|#UKMW12 trended above Christmas!|
Andy Dobson talked about the incredible new energy that 'creative technology' is bringing to digital work. He remember going to a show on London's South Bank and seeing Mosaic, Myst on a mac and Nicholas Negroponte's Being Digital, all for the first time. My first experiences with the potential of the web were different, but I remember that sense of exciting things being in the very near future, and of the web being something you could do as well as something you used.
I loved that he turned the proliferation of web technologies and the number of acronyms in the standard developer's toolkit into a positive - 'it's exciting, it's like the early days again'. His broader description of 'hackers' as people who apply technology to the creative process was inspiring, and perhaps particularly apt for museums. They're people who circumvent standard practices, and while hack days can be technology-led they can also be about hacking internal processes.
He emphasised that digital is inherently multi-disciplinary work, encompassing technology, user experience design, sociology, etc and that it doesn't work if any one discipline hogs the process. If I were to pull out one thread from the day, it might be the idea that 'digital' is too big to stay in technology departments while also being too important to deliver without taking seriously the expertise of technologists and related disciplines. As Tate's John Stack put it, 'digital doesn't respect organisational boundaries', a theme that was echoed by the V&A's Rich Barrett-Small who called on developers to 'flex within the scope of the museum' and not just be 'grumpy developers in the basement' while pointing out they also need to be 'a strong and credible voice' within the museum. Perhaps as Andrew said, 'organisational hacking' is the answer, though 'change management' and new forms of collaboration might be a less scary description to use within a museum.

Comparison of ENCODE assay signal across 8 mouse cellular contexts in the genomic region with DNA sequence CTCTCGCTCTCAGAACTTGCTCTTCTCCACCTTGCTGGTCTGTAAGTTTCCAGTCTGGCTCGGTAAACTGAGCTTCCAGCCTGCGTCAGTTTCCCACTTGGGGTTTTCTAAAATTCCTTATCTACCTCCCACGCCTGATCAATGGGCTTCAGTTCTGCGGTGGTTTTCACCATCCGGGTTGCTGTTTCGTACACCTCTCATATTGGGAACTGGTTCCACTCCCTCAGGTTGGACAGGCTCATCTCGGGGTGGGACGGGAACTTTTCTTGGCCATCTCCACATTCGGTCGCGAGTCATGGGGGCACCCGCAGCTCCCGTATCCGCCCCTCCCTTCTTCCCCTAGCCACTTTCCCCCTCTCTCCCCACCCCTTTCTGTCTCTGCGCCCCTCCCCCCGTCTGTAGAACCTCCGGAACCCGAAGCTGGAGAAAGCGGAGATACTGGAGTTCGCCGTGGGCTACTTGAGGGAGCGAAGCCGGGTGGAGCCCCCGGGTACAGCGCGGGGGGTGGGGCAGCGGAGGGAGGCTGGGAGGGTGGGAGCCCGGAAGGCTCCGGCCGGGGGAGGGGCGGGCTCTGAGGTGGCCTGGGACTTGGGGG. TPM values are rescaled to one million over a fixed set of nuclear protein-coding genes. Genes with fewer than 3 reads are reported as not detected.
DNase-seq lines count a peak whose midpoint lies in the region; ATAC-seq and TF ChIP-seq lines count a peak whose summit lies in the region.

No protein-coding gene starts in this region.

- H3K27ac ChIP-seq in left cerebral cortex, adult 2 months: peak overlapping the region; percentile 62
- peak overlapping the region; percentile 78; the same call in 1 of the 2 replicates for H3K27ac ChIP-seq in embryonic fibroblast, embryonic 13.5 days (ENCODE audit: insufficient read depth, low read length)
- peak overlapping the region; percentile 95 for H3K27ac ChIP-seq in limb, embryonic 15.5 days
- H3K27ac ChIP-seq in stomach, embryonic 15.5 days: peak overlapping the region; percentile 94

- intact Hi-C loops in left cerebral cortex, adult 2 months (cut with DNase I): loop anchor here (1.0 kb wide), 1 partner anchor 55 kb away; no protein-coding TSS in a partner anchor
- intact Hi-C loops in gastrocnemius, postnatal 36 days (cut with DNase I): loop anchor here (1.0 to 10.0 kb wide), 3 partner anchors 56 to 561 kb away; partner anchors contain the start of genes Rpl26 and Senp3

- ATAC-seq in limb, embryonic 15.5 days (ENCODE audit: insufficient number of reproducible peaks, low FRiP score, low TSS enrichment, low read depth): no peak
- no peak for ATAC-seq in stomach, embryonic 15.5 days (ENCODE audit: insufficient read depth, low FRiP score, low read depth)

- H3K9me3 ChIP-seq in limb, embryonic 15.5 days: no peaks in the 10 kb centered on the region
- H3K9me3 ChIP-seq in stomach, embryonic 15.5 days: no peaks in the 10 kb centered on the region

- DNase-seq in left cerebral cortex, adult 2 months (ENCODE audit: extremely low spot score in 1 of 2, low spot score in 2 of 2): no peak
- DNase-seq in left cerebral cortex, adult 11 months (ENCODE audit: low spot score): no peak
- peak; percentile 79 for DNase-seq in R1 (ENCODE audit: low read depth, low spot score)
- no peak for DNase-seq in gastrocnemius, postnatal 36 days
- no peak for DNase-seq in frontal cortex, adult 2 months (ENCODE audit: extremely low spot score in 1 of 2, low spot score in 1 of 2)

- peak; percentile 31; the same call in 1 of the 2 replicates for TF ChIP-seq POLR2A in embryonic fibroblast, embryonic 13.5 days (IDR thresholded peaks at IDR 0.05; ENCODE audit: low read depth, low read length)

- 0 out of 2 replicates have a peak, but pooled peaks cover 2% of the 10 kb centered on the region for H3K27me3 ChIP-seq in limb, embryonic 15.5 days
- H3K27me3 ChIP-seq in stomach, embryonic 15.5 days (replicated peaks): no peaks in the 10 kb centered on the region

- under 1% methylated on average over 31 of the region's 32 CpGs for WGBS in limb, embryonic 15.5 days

Speaking of 'makers', Andrew gave some great examples of artworks and the migration of the web ethos into the physical world. The thought that a Maker Faire can draw in 100,000 people is mind-blowing. I loved his description of the 'creative gene pool', partly because museums can play that role in others lives, but sometimes we need a reminder to go and hang out and be inspired by our collections. And to close, a tweet from @Sarah_Fellows that brought Andy's points right into the sector: '#ukmw12 Access, community, sharing, collaboration, learning; interesting that the words which describe digital creatives = heritage ideals'. There was a great question from the audience about 'how do you get inspiration when recommendation systems are geared at giving you things you already like?', which doubles as a great challenge for online collections sites.